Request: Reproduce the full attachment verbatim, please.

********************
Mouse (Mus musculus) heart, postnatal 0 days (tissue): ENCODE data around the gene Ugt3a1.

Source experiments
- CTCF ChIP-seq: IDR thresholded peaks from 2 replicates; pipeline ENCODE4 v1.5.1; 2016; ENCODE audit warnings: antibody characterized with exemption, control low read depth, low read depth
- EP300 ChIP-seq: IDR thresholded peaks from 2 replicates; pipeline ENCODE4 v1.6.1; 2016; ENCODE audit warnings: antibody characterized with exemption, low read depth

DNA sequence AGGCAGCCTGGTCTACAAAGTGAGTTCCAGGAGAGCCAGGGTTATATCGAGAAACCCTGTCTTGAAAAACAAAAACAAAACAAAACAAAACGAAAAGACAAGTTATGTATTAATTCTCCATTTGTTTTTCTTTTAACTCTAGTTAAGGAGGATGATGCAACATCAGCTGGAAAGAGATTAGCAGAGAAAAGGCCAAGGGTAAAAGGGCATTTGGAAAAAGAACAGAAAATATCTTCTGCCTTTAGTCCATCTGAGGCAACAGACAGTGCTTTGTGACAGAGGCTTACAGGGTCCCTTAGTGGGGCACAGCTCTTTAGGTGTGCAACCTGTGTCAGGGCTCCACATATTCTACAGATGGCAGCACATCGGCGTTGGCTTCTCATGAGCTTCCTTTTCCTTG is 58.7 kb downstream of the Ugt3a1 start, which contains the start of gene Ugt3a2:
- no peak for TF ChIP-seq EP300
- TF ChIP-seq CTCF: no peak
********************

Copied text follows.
Mouse (Mus musculus) heart, postnatal 0 days (tissue): ENCODE data around the gene Ugt3a1.

Source experiments
- CTCF ChIP-seq: IDR thresholded peaks from 2 replicates; pipeline ENCODE4 v1.5.1; 2016; ENCODE audit warnings: antibody characterized with exemption, control low read depth, low read depth
- EP300 ChIP-seq: IDR thresholded peaks from 2 replicates; pipeline ENCODE4 v1.6.1; 2016; ENCODE audit warnings: antibody characterized with exemption, low read depth

DNA sequence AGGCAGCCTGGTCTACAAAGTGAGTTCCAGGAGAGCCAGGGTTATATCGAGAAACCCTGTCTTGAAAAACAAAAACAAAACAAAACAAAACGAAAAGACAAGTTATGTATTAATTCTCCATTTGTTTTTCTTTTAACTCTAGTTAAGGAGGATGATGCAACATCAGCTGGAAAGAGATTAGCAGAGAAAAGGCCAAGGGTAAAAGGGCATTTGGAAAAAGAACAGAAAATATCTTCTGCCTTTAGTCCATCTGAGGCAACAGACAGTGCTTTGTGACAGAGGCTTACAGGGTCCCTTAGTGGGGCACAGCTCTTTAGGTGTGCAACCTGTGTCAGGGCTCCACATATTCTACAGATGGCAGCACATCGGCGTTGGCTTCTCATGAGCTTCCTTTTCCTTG is 58.7 kb downstream of the Ugt3a1 start, which contains the start of gene Ugt3a2:
- no peak for TF ChIP-seq EP300
- TF ChIP-seq CTCF: no peak